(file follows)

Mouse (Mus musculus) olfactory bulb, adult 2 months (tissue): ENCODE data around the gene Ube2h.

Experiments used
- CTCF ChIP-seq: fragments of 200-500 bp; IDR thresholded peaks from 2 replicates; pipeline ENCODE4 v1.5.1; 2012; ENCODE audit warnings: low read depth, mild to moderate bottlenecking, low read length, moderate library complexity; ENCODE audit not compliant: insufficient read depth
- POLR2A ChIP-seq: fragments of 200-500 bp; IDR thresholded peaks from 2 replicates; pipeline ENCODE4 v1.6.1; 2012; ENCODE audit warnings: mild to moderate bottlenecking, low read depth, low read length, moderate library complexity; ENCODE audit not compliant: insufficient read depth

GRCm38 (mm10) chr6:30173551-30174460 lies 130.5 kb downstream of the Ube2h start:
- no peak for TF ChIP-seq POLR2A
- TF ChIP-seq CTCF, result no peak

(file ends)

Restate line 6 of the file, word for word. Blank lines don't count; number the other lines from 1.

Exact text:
- no peak for TF ChIP-seq POLR2A